I visited my folks and caught a glimpse of the Masterpiece Theater show Victoria. It looked quite good, and there was a lovely scene of a young Victoria singing while her husband tries to accompany her on piano. It struck me just how much culture and entertainment have changed. So I ask you, if you could, how would– or could–you build a culture differently within your family? Neighborhood? Novel?!
Category Archives: Audiences
Editing down words and editing down theology are two totally different things. Both can stink. In fact, both can be excruciating.
I have another two drafts I’m working on. I don’t want to talk too much about it publicly, but let me know if you’d like to give me any behind-the-scene advice on it. It’s another children’s book, theological in nature, but right now I’m facing what I call the Child Conundrum.
It’s always hard to figure out which in a series of ideas should receive priority or emphasis. What should be included/what should be left out. Bible studies are especially hard, because there is simply so much depth and interconnection in God’s Word!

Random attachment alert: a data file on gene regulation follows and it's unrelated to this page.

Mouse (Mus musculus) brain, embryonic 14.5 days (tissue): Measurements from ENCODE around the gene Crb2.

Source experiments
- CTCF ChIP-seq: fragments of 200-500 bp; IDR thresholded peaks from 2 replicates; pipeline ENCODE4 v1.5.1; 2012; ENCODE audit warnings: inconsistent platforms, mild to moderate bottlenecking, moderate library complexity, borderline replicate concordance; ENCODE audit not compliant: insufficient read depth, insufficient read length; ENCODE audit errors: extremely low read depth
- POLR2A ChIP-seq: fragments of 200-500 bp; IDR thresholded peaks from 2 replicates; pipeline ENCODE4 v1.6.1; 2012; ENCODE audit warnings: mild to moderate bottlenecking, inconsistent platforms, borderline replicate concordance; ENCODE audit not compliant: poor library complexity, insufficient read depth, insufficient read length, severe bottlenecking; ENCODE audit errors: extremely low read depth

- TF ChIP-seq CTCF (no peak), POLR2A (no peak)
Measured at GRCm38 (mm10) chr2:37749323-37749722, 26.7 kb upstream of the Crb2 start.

Characters are so hard to get right. I just read a book with arguably perfect people in it. Now I don’t mean that altogether literally—no discussion of sin or perfection was involved, but there was very little room for either personal growth or ongoing flaws.
Saw a cool article via Facebook last night discussing, “What are the stakes?” It basically posits that an audience will only read what matters to them. If the plot stakes are too low, they will either bypass your work altogether or may lose interest along the way. Basically, the story falls flat. But, as writers, we can consider our stakes from the very outset and help use them as a tool to retain focus and readability.
There are many harsh words for children: rebukes, judgments, condemnations, mean whispers, and raw shouts. Then there are life lessons to learn, too. Today’s post links to a post that talks about some of the harsher elements in classic fairytales: harsh words with children as a direct, intentional audience. Continue reading
I’ve been having ideas for novels lately, so I’ll share one with you today. So often parents raise children so that the children assume and expect that they will escape negative statistics, mediocrity, or normalcy. I suggest a novel that explores a young woman’s struggle, realizing she is fitting into one statistic after another. To add a soul-searching element that could also help people with practical issues, the author could directly address a single mother bringing her out-of-wedlock child to a disappointed congregation.